This is not a happy post about the typical usage of the phrase "foster failure". This is a sad story about how I failed my latest foster.
This was Lola.Lola was a 6 year old dachshund who needed a foster home to fatten her up. She was just skin and bones, all ribs and sticky-out spine. She weighed 8.3 pounds. Her healthy weight would have been around 10 pounds. She also had bad dental issues. She had to have a lot of her teeth pulled. She recovered from that surgery in a different foster home but they could not keep her.
Lola was very scared when I picked her up from the Humane Society. She was shaking like crazy. She calmed down a little bit when I got her home, but she was still nervous. She was very submissive to my dogs and my cat so they accepted her immediately. She seemed happy when sitting in my lap, so we spent the night on the couch watching a movie.
I don't have a very good picture that shows how emaciated she was. This is as good a photo as I have, but trust me that she looked worse in real life:
During the next week Lola got more and more comfortable at my house. At first, her only voluntary interaction with me was if I would sit on the floor, she would very slowly and very deliberately crawl into my lap, as if she was hoping I wouldn't notice and shoo her away. After a few days, she'd just plop down in my lap as if she owned it. Eventually she felt comfortable enough to play. She liked to smell the cat and then run circles around him. She loved squeaky toys. She couldn't get enough of playing fetch, though I always kept the sessions short because she was supposed to be gaining weight not burning it all off.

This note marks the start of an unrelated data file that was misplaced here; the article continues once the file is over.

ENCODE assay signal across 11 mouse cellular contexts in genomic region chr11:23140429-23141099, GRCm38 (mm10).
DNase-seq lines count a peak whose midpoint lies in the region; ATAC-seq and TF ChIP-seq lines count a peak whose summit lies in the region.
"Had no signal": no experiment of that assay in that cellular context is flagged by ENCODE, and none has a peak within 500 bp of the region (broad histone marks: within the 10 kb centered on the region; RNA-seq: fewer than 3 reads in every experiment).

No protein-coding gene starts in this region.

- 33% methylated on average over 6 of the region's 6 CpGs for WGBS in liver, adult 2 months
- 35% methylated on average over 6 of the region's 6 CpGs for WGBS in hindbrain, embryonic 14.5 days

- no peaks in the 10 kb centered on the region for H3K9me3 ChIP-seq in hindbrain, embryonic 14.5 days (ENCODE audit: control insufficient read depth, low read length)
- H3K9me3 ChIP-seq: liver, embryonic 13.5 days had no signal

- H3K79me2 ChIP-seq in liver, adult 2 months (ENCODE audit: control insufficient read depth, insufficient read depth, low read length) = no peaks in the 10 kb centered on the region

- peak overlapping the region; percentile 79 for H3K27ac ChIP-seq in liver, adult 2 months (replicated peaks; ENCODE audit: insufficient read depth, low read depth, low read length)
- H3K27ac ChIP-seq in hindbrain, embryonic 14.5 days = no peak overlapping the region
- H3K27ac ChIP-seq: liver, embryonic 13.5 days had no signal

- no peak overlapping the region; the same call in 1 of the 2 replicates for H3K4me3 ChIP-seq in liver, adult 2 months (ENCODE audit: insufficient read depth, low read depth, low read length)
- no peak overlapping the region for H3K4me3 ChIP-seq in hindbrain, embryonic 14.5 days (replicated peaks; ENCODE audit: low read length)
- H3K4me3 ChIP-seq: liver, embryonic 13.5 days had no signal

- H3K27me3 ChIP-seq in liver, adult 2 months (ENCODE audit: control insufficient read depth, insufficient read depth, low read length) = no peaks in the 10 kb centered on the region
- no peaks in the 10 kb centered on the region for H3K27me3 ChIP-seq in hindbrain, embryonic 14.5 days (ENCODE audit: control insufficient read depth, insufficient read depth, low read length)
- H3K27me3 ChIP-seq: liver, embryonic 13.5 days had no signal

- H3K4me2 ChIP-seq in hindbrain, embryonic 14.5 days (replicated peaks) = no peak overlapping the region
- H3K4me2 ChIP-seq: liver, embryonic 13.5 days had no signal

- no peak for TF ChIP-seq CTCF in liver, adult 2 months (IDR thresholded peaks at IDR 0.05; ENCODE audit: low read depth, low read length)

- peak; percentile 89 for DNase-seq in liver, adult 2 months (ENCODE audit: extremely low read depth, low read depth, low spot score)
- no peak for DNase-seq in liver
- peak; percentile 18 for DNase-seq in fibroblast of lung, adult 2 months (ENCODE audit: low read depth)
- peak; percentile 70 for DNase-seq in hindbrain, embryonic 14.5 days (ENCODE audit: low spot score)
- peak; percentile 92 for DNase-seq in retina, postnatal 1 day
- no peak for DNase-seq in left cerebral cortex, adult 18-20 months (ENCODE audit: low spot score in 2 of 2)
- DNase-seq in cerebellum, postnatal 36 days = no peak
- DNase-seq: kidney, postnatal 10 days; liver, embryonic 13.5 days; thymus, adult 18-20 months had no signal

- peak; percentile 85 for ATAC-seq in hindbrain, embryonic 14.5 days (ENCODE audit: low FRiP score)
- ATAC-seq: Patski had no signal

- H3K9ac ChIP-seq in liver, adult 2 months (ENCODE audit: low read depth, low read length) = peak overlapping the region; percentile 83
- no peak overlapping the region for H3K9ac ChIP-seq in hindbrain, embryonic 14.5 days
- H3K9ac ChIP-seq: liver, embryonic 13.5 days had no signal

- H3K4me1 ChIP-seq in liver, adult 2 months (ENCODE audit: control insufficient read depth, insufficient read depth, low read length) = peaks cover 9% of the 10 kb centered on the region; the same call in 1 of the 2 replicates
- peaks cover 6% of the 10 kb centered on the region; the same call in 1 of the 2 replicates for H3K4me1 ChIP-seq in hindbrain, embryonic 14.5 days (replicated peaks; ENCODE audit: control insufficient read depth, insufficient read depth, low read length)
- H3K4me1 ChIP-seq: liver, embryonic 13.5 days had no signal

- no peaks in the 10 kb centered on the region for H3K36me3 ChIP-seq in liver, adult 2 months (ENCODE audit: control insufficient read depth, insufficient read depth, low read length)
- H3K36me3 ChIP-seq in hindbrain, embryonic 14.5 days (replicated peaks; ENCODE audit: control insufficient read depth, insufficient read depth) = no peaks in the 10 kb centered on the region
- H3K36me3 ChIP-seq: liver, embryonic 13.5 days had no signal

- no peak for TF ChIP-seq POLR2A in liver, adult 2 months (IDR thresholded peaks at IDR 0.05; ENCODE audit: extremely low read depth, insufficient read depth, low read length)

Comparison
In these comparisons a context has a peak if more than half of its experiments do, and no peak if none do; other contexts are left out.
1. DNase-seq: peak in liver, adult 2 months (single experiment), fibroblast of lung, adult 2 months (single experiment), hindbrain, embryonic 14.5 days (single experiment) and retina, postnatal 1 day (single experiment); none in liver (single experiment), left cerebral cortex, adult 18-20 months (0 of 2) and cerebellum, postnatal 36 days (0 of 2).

She was doing okay with the eating, not great...but okay. I was feeding her canned food twice a day and giving her unlimited dry food in her crate during the day. Many times she would ignore her food so I would sit down with her and feed her by hand. Sometimes she would eat the dry food in her crate, sometimes she wouldn't. For a day and a half she was a little tummy-sick and would throw up her dinner. The poor thing was just not able to gain any weight.
It was also hard for her to gain weight because she had lots of nervous energy. If she wasn't playing or cuddling with us, she was running from room to room to room. I was never sure if she was looking for the cat or just checking her perimeters for safety, but I finally took to putting her in an x-pen to keep her from running so much. I think she felt calmer being confined like that, because she would then lay down on the doggie bed and play with her toys. Squeaky-squeaky-squeaky...
She enjoyed snuggling up on the dog beds with the other dogs. She correctly interpreted Mo's warning growls as being false alarms. :) Mo pretending that Lola isn't there:Look at that face! What a sweetie!As I mentioned before, Lola loved squeaky toys. Frankie loves squeaky toys too. Lola did not think that Frankie should be allowed to have the squeaky toys, because they were her toys. Sometimes they ended up playing tug-of-war with a toy, sometimes she would just bite him and take the toy away.
She might not have liked sharing toys with him, but she did like cuddling with him:
Last night, Lola decided a squeaky toy belonged to her and tried to steal it from Frankie. He tugged back, and being 25 pounds bigger than her, he had the leverage and the advantage. She was a little spitfire and didn't give up...and then I heard her scream in pain. I jumped up and saw blood everywhere. Frankie was already riled up from her picking on him, and her cries and screams riled up Georgie and Mo too. It took a few seconds for me to wade through the crowd of dogs to get to her.